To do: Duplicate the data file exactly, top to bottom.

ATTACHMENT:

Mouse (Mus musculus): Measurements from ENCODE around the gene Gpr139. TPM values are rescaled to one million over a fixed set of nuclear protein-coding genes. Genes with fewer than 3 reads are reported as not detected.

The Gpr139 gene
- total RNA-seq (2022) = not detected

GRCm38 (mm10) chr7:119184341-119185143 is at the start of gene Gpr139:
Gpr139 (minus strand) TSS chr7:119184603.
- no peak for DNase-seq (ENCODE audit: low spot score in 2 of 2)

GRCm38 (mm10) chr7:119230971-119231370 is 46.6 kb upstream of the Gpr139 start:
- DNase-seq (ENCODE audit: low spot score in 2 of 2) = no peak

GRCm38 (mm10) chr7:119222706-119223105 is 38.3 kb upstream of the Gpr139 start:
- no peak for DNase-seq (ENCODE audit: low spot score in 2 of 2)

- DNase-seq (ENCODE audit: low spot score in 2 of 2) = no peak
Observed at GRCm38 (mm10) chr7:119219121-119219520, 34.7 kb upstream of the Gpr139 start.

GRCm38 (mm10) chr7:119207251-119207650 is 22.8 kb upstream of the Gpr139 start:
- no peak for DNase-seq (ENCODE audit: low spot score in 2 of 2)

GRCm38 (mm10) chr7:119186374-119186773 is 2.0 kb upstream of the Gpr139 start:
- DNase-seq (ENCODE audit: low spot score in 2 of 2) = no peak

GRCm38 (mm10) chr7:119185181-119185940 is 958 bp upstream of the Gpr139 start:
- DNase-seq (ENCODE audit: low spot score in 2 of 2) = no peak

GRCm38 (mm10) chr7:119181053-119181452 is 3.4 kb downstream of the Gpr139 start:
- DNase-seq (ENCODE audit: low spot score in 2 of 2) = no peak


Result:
Mouse (Mus musculus): Measurements from ENCODE around the gene Gpr139. TPM values are rescaled to one million over a fixed set of nuclear protein-coding genes. Genes with fewer than 3 reads are reported as not detected.

The Gpr139 gene
- total RNA-seq (2022) = not detected

GRCm38 (mm10) chr7:119184341-119185143 is at the start of gene Gpr139:
Gpr139 (minus strand) TSS chr7:119184603.
- no peak for DNase-seq (ENCODE audit: low spot score in 2 of 2)

GRCm38 (mm10) chr7:119230971-119231370 is 46.6 kb upstream of the Gpr139 start:
- DNase-seq (ENCODE audit: low spot score in 2 of 2) = no peak

GRCm38 (mm10) chr7:119222706-119223105 is 38.3 kb upstream of the Gpr139 start:
- no peak for DNase-seq (ENCODE audit: low spot score in 2 of 2)

- DNase-seq (ENCODE audit: low spot score in 2 of 2) = no peak
Observed at GRCm38 (mm10) chr7:119219121-119219520, 34.7 kb upstream of the Gpr139 start.

GRCm38 (mm10) chr7:119207251-119207650 is 22.8 kb upstream of the Gpr139 start:
- no peak for DNase-seq (ENCODE audit: low spot score in 2 of 2)

GRCm38 (mm10) chr7:119186374-119186773 is 2.0 kb upstream of the Gpr139 start:
- DNase-seq (ENCODE audit: low spot score in 2 of 2) = no peak

GRCm38 (mm10) chr7:119185181-119185940 is 958 bp upstream of the Gpr139 start:
- DNase-seq (ENCODE audit: low spot score in 2 of 2) = no peak

GRCm38 (mm10) chr7:119181053-119181452 is 3.4 kb downstream of the Gpr139 start:
- DNase-seq (ENCODE audit: low spot score in 2 of 2) = no peak